The first scenes will likely strike your eyes as unremittingly garish, with colours that should come with a health warning, but fear not, you haven't accidentally engaged the vivid colour mode on your display, this is in fact a cinematic attempt to differentiate locales, as if the sweeping jungles and subtitles which tell us where the characters are wasn't enough. These segments in the Philippines and elsewhere are off the scale in terms of intensity, the palette seems skewed towards burning retinas and primaries are downright hazardous, but at least there are no signs of over-applied digital post processing techniques.
Once we settle into the main narrative in Tokyo it is far easier to judge picture quality. The palette is subdued with primaries containing a little punch but the yellow/green push throws everything off - whites aren't clean, showing some blooming when apparent in large quantities, and the effect this tint has on blacks tends to drain them somewhat of depth, leading to some crushing. Skin tones fare better, with there being a good consistency and the heavy handed shifts in cinematography doesn't take as great a knock-on effect as one might expect of them. There are still a few ruddy cheeks or wan complexions from scene to scene but it is never glaring.
It is hard to say if DNR has been applied as, though grain is still apparent, the image lacks the fine detail Blu fans have come to hope they'll see. There is a softness to edges, and intricacies such as hair and fabric detail, unless in close-up, are never particularly good. It is a clean, decent image, but it simply lacks any level of refinement and never proves stellar in any one department - it certainly isn't without merits, but it doesn't inspire enthusiasm.
This is a generally front heavy mix that finds itself punctuated with moments of ambience from the surrounds. There are two great helicopter pans that shift across the room in a dynamic and authoritative manner, but other than that there is little in terms of a 360 degree soundscape.
Bass is satisfyingly solid and underpins the rhythmic beating of the 24-esque countdown score well, being tight and free from distortion. Once the more melodramatic shift of the score into made-for-TV territory schlock, the sub seems to hide a little more (I don't blame it). The dialogue is for the vast majority of the film amply provided for by the centre speaker, though there was one scene which seemed to lapse in terms of level, but this was a comparative drop in the ocean as the speech was rounded, warm and integrated perfectly with the front speakers. It isn't the most complex mix, but the key points of the score and dialogue are prioritised to good effect.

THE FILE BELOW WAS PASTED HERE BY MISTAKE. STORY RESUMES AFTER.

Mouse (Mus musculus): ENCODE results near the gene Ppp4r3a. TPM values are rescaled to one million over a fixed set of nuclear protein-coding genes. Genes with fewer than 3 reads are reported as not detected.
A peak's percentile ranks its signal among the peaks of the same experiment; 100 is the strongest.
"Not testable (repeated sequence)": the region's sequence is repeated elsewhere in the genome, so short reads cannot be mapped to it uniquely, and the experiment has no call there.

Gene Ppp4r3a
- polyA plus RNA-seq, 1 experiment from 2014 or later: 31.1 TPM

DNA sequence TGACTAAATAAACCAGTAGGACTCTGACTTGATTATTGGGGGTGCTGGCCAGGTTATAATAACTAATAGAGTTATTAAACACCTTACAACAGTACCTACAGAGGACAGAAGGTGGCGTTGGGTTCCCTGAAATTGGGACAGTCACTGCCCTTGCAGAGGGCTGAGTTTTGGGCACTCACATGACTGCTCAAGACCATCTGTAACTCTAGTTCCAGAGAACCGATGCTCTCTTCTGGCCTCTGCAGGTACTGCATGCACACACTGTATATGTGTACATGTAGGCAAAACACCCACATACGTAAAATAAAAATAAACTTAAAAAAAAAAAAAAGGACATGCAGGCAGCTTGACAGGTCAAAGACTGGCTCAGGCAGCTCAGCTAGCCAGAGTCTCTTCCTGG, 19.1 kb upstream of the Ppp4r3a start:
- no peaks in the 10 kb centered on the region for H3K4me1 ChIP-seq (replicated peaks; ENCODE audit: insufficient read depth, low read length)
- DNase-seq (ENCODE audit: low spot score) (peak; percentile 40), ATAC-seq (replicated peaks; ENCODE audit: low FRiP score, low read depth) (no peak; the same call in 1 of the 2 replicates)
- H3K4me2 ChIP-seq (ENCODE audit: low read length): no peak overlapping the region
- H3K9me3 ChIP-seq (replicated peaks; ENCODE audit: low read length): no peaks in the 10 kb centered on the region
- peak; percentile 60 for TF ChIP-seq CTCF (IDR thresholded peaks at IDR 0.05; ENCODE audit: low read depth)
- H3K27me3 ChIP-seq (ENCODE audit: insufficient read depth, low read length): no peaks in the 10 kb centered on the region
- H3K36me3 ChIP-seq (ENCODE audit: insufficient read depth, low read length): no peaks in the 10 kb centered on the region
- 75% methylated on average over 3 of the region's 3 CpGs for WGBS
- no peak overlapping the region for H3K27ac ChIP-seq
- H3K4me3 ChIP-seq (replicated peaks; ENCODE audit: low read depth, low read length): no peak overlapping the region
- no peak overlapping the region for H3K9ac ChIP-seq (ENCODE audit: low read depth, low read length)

Making of - 27:46
The usual clips of cast and crew preparing for shots, filming scenes and receiving instructions from the director. Unfortunately the lack of English subtitles precludes me from passing judgement as to the quality of the content.
Trailer 1 - 1:33
No English subtitles (there are obviously Chinese subs though).
Trailer 2 - 1:34
Another trailer without English subtitles.
Pandemic is an odd mish-mash of a film, it contains all the elements of a decent Outbreak style thriller but enshrouds what should by rights be a 90 minute rollercoaster with an added hours worth of filler and fluff. The end result is a narrative that is too diluted to prove potent in any one area.
The disc, being locked to region A will disappoint some, but the adequate image and sound quality will not. The picture doesn't stun but more than does its job, if in a slightly soft way, whilst the audio adds a little more flourish but stays fairly grounded to the pillars of realising the speech and score. Extras are not for the non-Chinese speaking movie fans, but this being a foreign disc it is hard to nit-pick based on that aspect.
Unfortunately, due to the over acted melodrama, as a package it's still more Dr Fox than Doogie Houser.
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